DMK-Congress, NDA, AIADMK, PMK and DMDK-PWF are set to fight it out

Not the first time TN will see a multi-cornered poll battle there were two earlier
news TN 2016 Wednesday, March 23, 2016 - 21:49

As DMDK and People's Welfare Alliance announced on Wednesday that they would face the Tamil Nadu elections together, the media and social media users were buzzing with excitement over the four or five-cornered fight. Many called it a new phenomenon for Tamil Nadu.

1989 - Tussle for MGR's legacy

Over the years, though the Tamil Nadu elections have been largely bipolar, this will be the third time the state will witness a multi-cornered fight – DMK-Congress, NDA, AIADMK, PMK and DMDK-PWF. Previously, the 1989 and 1996 elections earned the distinction of an interesting four-pronged fight, and this time it's five fronts fighting it out. 

During the 1989 assembly polls, which the DMK comfortably won, factionalism in the AIADMK after MG Ramachandran’s death led to Janaki floating ADMK (JR) and Jayalalithaa floating ADMK(JL), and DMK and Congress going alone. It was a test for the four parties, with the prestige of Rajiv Gandhi in particular, apart from M. Karunanidhi and Jayalalithaa were put to the test. More importantly, the election was the decider on who the true heir of M.G. Ramachandran's legacy would be - his wife Janaki, or his protege Jayalalithaa. And Jayalalithaa emerged victorious of the two winning 27 seats while Janaki's party won just two. 

Image Courtesy: Veejay Sai

The DMK had three partners in its alliance, while the Congress(I) had roped in six small parties, including religion-based organisations such as a faction of the Muslim League and the Christian Democratic Front. Jayalalithaa and Janaki had six and four partners in their front with Janaki teaming up with the breakaway faction of the Congress(I) led by Sivaji Ganesan. The three main chief-ministerial candidates were Karunanidhi. Jayalalithaa and PCC(I) chief G.K. Moopanar.  DMK did a clean sweep, got 150 seats, and the Congress followed with 30 seats.

1996- An election of many breakaway parties

1996 denoted the fall from grace for Jayalalitha's AIADMK and the DMK was back in power with a whopping 173 seats. From holding an impressive 164 of the 234 seats in 1992 the ruling AIADMK plummeted to just four seats. The elections were fiercely fought between the AIADMK, the DMK-Tamil Maanila Congress, PMK-Tiwari Congress and Vaiko’s MDMK that had been floated in 1994. The DMK won by a landslide and the AIADMK earned the ire of party cadres.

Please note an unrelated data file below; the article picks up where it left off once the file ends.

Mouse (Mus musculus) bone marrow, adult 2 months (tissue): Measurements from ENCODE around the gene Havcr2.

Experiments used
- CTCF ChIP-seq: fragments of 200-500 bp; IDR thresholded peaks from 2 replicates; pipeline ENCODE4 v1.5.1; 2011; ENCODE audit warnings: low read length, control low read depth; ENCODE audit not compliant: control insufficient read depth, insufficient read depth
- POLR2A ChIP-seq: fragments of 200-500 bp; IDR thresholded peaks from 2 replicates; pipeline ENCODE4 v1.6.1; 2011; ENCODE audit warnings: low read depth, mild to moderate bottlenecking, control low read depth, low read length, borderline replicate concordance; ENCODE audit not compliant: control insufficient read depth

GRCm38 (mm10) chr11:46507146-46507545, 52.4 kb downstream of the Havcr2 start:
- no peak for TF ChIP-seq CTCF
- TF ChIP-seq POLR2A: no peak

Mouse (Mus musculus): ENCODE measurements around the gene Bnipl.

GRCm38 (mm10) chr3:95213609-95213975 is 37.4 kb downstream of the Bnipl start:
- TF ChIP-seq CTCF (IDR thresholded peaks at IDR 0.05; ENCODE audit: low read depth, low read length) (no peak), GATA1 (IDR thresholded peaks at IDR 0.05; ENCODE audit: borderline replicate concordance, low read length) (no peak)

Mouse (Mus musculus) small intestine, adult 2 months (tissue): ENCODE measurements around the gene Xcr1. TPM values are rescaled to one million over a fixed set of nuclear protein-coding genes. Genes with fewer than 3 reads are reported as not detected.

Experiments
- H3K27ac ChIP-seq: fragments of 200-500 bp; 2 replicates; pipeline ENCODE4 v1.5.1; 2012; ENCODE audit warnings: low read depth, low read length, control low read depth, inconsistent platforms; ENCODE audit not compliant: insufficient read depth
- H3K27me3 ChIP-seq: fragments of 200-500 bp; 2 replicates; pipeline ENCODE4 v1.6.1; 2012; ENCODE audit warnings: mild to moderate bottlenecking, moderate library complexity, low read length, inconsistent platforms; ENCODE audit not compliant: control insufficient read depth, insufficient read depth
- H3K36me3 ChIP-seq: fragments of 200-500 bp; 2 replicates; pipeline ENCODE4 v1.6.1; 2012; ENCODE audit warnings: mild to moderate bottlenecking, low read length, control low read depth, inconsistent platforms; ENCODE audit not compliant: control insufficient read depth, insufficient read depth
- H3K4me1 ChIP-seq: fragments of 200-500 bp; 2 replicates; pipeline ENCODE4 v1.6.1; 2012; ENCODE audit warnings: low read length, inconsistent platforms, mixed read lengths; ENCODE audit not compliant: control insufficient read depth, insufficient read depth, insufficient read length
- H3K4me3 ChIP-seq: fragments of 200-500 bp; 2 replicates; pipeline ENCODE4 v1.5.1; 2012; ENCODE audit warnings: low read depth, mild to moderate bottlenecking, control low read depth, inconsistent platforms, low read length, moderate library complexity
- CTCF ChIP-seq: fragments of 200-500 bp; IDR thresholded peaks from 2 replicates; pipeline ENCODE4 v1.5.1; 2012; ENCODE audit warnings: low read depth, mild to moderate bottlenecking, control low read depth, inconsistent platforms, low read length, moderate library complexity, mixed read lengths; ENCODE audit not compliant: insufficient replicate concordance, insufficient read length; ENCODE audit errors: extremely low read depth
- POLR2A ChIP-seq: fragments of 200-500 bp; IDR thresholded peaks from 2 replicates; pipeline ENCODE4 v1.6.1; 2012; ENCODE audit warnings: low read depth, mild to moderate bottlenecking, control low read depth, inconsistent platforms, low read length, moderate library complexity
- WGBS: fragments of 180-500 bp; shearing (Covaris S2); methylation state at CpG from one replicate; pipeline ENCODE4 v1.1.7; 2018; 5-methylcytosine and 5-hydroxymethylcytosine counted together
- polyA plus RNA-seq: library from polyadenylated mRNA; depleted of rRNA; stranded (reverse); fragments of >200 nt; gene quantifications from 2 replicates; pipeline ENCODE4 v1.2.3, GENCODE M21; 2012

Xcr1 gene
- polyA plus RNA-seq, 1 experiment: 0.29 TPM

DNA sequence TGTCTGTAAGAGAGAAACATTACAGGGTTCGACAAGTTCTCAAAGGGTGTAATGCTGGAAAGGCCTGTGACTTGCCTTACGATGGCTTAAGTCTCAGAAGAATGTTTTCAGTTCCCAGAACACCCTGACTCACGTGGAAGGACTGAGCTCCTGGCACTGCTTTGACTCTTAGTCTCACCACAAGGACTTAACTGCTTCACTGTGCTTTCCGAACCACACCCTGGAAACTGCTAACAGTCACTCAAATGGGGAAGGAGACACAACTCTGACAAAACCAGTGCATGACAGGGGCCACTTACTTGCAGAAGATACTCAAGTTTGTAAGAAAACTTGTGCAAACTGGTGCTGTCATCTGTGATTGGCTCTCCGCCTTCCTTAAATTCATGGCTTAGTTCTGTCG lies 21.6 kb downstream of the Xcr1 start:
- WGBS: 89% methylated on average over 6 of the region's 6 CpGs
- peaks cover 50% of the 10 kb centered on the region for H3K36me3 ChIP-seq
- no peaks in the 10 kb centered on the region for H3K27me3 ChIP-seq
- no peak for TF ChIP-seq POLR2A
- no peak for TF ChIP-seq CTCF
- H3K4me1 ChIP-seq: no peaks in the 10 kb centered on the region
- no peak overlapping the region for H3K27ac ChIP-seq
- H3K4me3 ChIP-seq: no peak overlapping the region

This was an election that saw many breakaway parties. Tamil Maanila Congress, Pattali Makkal Katchi, Tiwari Congress and Marumalarchi Dravida Munnetra Kazhagam were formed, challenging the bipolar nature of the elections.


Though the AIADMK- Congress alliance had won and AIADMK formed the government in 1991, they had a fallout a year later. So during the 1996 polls, Congress cadres predicted a move towards the DMK.  But when the party high command finally announced an alliance with the AIADMK, hell broke loose within the party, and Moopanar came to found the Tamil Maanila Congress joining with the DMK. In a matter of weeks, the party was founded and alliance made. Benefiting from the DMK's sweep, TMC won a good 39 seats.

DMK chief’s lieutenant, as he was known, Vaiko, had been expelled by the party. The relationship soured when Karunanidhi favouring his son M K Stalin overshadowed the affection he felt for his disciple. Vaiko questioned Karunanidhi when he made Stalin the second most important leader in the DMK, a position Vaiko had held till then. In 1994, Vaiko was expelled from the DMK for dissent. In protest, many DMK cadres left the party.  The MDMK was born out of the frustration many DMK cadres had with the party patriarch's dynastic politics. The MDMK joined hands with the CPI(M) and Janata Dal, earning just one seat. 

The Pattali Makkal Katchi was borne out of a series of agitations, part of which was to block roads with tree trunks and disrupting traffic. All the agitations had a single point agenda: Reservations and more reservations for the Vanniyars. Formed in 1989, this was the party’s first shot at the elections and had aligned with the Tiwari Congress, another breakaway party that was Vanniyar centric.  How did they fare? This was the first and last election so far that the PMK contested without allying with a Dravidian party, winning four seats. 


Now that the DMDK and the PWF, which projected itself as Tamil Nadu's corruption-free alternative front have announced an alliance, smaller parties are scampering around to ally with the DMK, which has kept its doors open. The NDA seems largely set in stone for now. The PMK is still sticking to its stand of contesting alone. With five fronts in the running, a challenge to the bipolar nature of Tamil Nadu polls is being posed, and how. 

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